Aurora state Rep. Janet Buckner’s bill to help keep children eligible for state assistance programs is headed for a third reading on the Colorado House floor after passing on a voice vote Monday morning, March 7.
Buckner’s bill, HB16-1183, seeks to align state statutes regarding eligibility for child care assistance with federal laws. Specifically, the bill would make it so any child receiving Colorado Child Care Assistance Program (CCCAP) support would remain eligible for services for an entire year before any redetermination of eligibility as long as the child’s family income remains below 85 percent of the state median income for that family size.
“This bill aligns state statute with federal guidelines,” said Rep. Buckner in a news release. “If the state does not comply with the new federal guidelines, we would lose $70 million from the federal government. This bill increases access to affordable child care for Colorado families by ensuring eligibility for a full year.”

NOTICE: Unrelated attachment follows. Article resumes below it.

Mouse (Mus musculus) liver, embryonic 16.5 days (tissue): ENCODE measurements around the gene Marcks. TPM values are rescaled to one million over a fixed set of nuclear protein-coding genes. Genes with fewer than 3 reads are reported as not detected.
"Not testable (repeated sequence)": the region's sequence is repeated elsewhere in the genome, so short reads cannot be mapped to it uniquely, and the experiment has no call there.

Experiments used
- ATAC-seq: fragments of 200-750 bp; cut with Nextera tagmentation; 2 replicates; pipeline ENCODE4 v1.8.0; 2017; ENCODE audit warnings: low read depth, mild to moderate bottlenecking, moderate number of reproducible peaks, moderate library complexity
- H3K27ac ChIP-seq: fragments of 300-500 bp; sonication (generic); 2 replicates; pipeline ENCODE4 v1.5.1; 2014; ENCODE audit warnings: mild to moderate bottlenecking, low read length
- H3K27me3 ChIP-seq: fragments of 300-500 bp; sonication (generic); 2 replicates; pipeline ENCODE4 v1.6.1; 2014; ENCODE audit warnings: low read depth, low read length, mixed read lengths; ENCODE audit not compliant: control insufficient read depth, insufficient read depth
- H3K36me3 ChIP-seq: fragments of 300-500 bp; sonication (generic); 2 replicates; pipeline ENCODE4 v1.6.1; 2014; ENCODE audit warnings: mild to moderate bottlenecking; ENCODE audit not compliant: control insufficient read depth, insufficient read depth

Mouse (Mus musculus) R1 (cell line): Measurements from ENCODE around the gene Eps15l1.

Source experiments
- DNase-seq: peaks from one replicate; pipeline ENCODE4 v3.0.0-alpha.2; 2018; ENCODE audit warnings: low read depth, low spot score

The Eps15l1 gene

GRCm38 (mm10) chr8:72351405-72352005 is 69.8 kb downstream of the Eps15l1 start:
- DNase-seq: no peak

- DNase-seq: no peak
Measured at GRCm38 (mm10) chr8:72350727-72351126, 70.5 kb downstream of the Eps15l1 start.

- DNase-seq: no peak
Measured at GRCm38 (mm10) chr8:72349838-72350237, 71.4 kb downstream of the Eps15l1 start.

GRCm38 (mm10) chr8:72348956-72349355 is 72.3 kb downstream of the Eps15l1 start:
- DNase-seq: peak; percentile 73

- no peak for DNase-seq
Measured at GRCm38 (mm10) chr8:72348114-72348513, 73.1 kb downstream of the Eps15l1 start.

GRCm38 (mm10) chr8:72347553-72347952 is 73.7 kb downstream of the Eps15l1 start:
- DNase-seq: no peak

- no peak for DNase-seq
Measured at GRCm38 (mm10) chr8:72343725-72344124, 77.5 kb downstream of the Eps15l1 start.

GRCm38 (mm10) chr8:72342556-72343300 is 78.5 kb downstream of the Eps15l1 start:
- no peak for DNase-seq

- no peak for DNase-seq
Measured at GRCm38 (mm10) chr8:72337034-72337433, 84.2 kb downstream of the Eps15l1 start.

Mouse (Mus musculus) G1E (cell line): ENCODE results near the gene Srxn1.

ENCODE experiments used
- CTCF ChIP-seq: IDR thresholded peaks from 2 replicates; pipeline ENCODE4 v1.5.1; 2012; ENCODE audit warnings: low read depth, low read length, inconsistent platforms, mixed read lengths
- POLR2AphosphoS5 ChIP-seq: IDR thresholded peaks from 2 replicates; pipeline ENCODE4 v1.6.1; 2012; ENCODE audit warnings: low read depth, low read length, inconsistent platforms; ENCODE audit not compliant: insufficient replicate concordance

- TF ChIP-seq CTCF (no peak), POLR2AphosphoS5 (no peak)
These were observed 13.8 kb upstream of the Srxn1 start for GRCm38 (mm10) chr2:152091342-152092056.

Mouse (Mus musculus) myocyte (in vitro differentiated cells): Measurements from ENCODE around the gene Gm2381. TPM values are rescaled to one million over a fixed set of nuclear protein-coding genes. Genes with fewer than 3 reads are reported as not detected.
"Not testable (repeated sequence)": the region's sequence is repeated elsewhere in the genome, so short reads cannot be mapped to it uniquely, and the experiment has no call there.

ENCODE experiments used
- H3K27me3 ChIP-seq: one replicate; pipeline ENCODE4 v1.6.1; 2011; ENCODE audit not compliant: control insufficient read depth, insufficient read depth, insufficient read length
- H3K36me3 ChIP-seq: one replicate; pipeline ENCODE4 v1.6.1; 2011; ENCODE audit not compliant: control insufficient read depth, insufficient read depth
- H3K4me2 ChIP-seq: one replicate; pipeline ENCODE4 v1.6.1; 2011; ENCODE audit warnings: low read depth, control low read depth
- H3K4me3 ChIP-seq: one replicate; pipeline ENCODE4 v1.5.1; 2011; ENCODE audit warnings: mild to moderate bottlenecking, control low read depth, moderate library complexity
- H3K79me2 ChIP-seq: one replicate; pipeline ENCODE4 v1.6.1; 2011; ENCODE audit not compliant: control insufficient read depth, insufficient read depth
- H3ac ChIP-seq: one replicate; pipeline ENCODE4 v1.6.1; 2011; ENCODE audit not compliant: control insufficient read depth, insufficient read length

The CCCAP provides child care assistance for working families and those in job training or enrolled in the Colorado Works Program, and is administered through county social/human services departments through the Colorado Department of Human Services.
Buckner said Colorado risks losing about $88 million by not passing a measure to align state statute with federal guideline by Sept. 30 — that’s $69 million annually in Child Care and Development Fund monies, with about $19 million in matching funds and maintenance of effort.
The bill is intended to reduce the number of children affected by sudden rulings of ineligibility, which sometimes occur when the child’s family sees a rise in wages that pushes the family over the income limit for CCCAP eligibility. Buckner pointed to the loss of early learning and child care opportunities for families at or near the income limit can also affect parents’ ability to work.